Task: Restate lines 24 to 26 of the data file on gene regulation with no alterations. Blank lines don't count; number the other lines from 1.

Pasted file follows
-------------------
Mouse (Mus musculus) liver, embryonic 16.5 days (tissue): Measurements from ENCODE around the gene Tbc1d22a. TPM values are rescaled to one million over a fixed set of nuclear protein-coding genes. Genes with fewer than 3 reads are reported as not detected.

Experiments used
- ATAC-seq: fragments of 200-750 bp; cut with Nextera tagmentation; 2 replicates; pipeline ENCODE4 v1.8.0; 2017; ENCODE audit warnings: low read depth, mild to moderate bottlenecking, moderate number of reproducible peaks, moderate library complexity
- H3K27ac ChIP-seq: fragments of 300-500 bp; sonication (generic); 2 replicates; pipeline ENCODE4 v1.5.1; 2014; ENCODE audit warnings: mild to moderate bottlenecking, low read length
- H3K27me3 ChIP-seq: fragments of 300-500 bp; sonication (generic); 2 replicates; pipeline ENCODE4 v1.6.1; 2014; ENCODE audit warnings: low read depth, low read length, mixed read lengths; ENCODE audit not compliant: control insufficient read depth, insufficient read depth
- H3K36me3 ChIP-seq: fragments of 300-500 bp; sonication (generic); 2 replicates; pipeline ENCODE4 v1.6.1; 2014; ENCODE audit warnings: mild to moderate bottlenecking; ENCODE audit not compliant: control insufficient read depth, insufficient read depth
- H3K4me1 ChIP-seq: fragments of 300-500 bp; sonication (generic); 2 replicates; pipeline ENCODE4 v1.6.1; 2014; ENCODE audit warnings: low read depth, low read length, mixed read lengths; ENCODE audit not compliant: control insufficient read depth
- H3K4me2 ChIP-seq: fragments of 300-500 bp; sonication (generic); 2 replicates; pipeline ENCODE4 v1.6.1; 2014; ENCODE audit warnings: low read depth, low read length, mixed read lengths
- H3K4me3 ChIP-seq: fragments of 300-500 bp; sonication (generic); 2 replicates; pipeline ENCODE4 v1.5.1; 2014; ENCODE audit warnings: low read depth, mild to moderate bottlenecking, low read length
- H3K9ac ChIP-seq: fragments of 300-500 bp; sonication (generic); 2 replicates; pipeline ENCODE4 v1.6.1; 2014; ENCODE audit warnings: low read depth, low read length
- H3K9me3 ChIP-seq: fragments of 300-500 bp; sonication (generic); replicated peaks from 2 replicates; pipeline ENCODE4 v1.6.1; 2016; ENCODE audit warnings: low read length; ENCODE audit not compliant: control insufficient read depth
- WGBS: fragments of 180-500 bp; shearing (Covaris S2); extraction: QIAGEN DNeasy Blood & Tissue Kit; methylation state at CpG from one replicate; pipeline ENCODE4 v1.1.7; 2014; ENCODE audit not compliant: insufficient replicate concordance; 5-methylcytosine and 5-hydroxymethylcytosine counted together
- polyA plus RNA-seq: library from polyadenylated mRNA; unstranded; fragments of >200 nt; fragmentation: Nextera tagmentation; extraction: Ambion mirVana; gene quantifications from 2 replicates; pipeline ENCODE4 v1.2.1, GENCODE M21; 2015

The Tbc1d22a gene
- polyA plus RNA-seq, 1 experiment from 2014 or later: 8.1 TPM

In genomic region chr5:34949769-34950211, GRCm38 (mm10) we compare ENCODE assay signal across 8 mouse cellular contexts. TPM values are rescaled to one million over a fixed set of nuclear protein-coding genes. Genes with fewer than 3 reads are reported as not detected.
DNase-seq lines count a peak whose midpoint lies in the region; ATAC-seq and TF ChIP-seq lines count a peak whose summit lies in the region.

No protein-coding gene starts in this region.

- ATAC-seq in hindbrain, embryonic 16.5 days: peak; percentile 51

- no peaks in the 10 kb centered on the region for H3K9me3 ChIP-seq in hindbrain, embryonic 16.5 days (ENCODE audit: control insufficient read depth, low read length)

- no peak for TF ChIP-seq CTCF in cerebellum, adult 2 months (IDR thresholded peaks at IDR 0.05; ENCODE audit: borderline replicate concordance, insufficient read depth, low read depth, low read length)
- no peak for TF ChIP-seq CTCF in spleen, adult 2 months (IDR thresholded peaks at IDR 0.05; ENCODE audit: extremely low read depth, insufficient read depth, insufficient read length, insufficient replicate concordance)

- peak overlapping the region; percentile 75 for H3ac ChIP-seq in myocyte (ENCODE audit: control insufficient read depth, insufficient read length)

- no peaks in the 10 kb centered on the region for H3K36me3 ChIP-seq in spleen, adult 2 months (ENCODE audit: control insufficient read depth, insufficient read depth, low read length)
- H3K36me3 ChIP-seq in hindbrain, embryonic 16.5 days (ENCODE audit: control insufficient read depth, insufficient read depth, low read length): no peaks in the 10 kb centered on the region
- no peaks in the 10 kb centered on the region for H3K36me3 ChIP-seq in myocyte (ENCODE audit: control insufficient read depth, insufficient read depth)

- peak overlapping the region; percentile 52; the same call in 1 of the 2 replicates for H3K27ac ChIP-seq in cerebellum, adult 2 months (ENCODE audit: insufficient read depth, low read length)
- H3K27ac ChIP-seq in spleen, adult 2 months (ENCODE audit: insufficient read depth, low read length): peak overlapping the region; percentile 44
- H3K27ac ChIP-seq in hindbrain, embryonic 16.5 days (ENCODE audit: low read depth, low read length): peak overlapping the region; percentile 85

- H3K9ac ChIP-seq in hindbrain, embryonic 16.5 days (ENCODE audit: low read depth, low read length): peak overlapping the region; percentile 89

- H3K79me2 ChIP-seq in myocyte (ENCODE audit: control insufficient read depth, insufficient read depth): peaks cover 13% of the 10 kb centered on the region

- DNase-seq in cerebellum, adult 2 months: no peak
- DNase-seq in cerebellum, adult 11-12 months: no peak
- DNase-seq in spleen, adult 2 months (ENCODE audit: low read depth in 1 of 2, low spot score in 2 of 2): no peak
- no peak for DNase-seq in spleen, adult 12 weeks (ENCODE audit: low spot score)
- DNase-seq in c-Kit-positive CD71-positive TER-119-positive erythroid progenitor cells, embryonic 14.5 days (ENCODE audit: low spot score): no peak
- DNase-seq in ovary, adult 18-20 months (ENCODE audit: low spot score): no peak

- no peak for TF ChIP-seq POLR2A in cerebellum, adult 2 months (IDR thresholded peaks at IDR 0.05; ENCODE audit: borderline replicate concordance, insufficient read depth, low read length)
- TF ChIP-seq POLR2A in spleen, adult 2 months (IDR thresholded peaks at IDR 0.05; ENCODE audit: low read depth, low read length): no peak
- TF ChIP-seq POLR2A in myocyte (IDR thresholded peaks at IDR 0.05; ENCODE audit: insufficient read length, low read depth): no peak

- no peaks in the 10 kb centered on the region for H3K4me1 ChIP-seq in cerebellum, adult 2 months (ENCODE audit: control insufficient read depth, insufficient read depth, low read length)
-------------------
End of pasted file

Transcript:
- no peaks in the 10 kb centered on the region for H3K36me3 ChIP-seq in spleen, adult 2 months (ENCODE audit: control insufficient read depth, insufficient read depth, low read length)
- H3K36me3 ChIP-seq in hindbrain, embryonic 16.5 days (ENCODE audit: control insufficient read depth, insufficient read depth, low read length): no peaks in the 10 kb centered on the region
- no peaks in the 10 kb centered on the region for H3K36me3 ChIP-seq in myocyte (ENCODE audit: control insufficient read depth, insufficient read depth)